To be eligible for a loan you will need to:
- Be over 18 years old
- Be in permanent employment, receiving a pension or disability benefit/living allowance
- Have a bank account with a valid debit card
- Meet the criteria set by the lender and a credit affordability assessment
Charges and fees
Some lenders may charge up-front fees when you take out a loan with them and these charges should be factored into the cost of the loan.
Late or missed repayments will negatively impact your credit file and will remain visible for 6 years. Apart from lowering your credit score, the lender may also apply additional charges or penalties to the loan. These will usually be added to the loan and, as with any other added fees, will attract interest charges over and above the amount of the penalty itself. High-cost short-term loan repayments, charges and additional accrued interest is capped at double the amount of credit borrowed. Please check your lender's policies for more information.
Credit Ratings - How Do They Affect Me?
When a credit agency assigns a rating to someone, they will take into account a range of information, including past credit history. The final rating assigns the person a certain number that a creditor can then use to determine their risk of defaulting. How a creditor interprets those numbers, however, is up to them. They are not required to accept or deny a loan application based on credit ratings alone.
It's important not to reduce the process of applying for a loan to good credit and bad credit. A creditor can take into account a range of factors - while one direct lender might reject a person for having less-than-perfect credit, another creditor might accept their loan application. It all depends on how far varying creditors are willing to accept different levels of risk. However, people who have less favourable credit ratings tend to pay more for credit. For example, interest rates for people with lower credit scores may be higher than those with higher credit scores.
My Credit Score
Although taking out a loan is one way you may be able to improve poor credit, you have to be careful. Each loan application can be marked as an enquiry in your credit history; too many enquiries can indicate a need for funds or that you are taking on debts you cannot repay.
The initial application process is likely to lower your credit score at first and it will only improve once you have been making repayments on the loan for several months, being able to demonstrate an ability to afford and maintain the regular repayments is key to building your score. Taking out a payday loan is likely to have a detrimental effect on your credit score, even if it is repaid straight away (many mainstream mortgage lenders will now automatically decline a loan application where the borrower has had a payday loan!). Failing to meet payments will negatively impact your credit score and set you back even further. Only take out a loan if you know you will be able to pay back the complete amount during your contractual repayment period.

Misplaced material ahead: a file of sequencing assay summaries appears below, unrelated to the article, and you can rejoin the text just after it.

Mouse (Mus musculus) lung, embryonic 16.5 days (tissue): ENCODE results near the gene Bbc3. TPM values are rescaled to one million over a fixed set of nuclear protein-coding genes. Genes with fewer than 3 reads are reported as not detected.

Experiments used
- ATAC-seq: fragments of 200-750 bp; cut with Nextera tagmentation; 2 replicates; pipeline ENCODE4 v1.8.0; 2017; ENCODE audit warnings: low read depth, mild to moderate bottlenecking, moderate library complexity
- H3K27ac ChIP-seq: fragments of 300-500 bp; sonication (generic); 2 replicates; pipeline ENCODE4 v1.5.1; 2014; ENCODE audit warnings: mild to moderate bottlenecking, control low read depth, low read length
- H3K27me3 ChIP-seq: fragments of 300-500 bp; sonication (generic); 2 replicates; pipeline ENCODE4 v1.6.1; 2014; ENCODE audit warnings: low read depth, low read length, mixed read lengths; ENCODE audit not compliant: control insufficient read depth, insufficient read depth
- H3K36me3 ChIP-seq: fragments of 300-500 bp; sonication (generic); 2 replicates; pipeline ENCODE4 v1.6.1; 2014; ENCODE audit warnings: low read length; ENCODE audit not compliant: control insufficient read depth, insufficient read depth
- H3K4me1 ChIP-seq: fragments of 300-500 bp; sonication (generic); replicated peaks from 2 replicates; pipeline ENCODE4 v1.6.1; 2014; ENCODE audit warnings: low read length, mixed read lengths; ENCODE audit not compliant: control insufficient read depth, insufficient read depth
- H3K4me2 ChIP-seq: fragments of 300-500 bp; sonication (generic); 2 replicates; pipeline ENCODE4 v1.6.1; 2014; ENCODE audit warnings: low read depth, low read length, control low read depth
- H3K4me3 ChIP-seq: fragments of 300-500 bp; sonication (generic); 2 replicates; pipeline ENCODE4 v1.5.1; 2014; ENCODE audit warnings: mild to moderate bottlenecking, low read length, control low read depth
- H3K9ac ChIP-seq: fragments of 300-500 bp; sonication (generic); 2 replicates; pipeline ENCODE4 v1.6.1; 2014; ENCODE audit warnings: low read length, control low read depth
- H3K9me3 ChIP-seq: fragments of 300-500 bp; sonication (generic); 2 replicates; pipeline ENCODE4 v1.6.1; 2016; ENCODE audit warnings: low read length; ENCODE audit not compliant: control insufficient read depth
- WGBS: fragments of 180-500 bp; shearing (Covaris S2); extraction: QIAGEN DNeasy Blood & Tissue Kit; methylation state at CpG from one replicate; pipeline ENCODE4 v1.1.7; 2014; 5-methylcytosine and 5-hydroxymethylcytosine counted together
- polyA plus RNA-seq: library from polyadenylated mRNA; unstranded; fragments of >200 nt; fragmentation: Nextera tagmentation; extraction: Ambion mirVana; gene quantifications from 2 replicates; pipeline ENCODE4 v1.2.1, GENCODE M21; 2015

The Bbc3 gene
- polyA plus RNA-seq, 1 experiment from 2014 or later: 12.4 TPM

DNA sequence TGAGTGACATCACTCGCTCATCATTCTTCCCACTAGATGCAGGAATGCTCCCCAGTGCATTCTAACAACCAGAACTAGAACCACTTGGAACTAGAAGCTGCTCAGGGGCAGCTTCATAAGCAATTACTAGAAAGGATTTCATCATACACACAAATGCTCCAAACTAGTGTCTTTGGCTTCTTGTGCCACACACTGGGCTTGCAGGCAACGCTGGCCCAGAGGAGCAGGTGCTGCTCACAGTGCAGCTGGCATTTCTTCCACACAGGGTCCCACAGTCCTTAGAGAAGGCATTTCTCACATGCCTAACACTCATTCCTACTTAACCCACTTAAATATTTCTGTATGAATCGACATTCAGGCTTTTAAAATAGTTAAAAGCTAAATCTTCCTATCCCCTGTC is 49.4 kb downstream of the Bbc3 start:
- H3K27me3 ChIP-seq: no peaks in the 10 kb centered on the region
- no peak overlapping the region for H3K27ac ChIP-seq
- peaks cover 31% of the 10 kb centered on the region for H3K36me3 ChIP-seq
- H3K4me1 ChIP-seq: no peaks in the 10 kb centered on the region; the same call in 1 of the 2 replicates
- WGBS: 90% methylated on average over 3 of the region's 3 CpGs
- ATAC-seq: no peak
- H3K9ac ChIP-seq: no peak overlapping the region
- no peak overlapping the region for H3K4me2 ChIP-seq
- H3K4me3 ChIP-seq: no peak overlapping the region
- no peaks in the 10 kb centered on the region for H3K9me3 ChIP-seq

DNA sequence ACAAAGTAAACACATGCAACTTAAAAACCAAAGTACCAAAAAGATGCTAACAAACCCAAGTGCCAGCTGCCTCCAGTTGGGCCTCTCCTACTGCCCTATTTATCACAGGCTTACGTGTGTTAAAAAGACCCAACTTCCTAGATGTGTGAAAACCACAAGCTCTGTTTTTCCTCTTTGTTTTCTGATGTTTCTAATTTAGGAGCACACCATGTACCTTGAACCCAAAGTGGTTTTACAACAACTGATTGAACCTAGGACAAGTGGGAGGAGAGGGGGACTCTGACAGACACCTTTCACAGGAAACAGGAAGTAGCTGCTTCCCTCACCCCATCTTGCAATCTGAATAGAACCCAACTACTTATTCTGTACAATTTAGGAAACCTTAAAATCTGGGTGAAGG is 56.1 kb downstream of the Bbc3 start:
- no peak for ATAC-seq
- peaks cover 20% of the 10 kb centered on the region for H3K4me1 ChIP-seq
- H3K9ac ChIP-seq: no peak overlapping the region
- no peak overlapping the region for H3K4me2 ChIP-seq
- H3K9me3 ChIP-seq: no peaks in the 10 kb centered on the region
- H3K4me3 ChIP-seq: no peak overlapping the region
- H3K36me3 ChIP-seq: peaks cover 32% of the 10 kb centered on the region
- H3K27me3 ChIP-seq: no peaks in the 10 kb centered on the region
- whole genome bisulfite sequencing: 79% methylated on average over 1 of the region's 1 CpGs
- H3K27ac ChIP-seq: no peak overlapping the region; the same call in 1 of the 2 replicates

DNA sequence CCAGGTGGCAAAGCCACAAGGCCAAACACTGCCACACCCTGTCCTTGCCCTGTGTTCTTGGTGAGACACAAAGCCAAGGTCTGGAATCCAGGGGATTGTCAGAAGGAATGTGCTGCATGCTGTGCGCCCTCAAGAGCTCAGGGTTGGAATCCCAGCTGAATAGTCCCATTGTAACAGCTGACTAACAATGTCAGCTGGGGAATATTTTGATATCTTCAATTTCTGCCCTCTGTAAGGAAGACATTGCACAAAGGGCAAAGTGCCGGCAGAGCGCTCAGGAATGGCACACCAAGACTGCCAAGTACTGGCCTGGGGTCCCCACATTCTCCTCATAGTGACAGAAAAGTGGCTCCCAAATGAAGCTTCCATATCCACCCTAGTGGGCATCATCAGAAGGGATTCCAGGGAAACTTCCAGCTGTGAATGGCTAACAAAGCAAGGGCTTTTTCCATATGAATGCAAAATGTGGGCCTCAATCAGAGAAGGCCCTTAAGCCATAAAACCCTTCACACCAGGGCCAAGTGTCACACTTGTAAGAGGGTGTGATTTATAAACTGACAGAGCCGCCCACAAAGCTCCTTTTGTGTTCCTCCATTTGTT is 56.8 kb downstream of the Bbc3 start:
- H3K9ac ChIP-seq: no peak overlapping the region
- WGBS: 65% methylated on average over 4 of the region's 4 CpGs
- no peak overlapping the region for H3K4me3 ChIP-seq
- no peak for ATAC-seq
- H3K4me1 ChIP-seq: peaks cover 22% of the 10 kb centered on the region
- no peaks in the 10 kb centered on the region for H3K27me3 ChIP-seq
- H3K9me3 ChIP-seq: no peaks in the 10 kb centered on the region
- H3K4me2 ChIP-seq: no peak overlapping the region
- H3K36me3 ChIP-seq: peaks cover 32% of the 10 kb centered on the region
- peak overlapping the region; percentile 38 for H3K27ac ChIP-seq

Having a higher credit score may also give you a better chance for lower interest rates and a higher acceptance rate on financial applications.
How APR works is best explained with an example.
If you borrow £1000.00 on a credit card with a 12% APR, over the course of a year it will cost you £120 (if you pay nothing back).
APR is typically added to a debt on a monthly basis, to find a monthly interest rate simply divide the APR by 12. So if the APR is 12% the monthly rate is 1% and if you owe £1000 you will be charged £10 interest each month.
It is worth noting that the longer the period over which you spread your repayments, the lower the monthly cost but the higher the overall interest paid.
What is representative APR?
You might see the phrase 'representative APR' used on broker and lending sites. This simply means it's the rate that most customers (at least 51%) will be offered, although not everybody will get exactly the same rate. You can use the representative APR as a general guide to how competitive a lender is.
The lower the APR of your loan, the less you're paying to borrow.
Your credit agreement will have the total repayable amount clearly communicated. This can be used in conjunction with the APR to make an informed decision about whether the loan is suitable for your needs.
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What do I do if I have changed my mind?
You can withdraw from your agreement within 14 days of you signing the loan agreement by contacting the lender directly by email or telephone. If you withdraw from the agreement, you will be required to repay to the lender the credit, and any accrued interest from the date the credit was provided to the date of repaying it, without delay and in any event within 30 days of the day after the day that you gave notice of your withdrawal. If you change your mind outside of the 14 day cooling off period, please contact your lender to find out what options are available to you.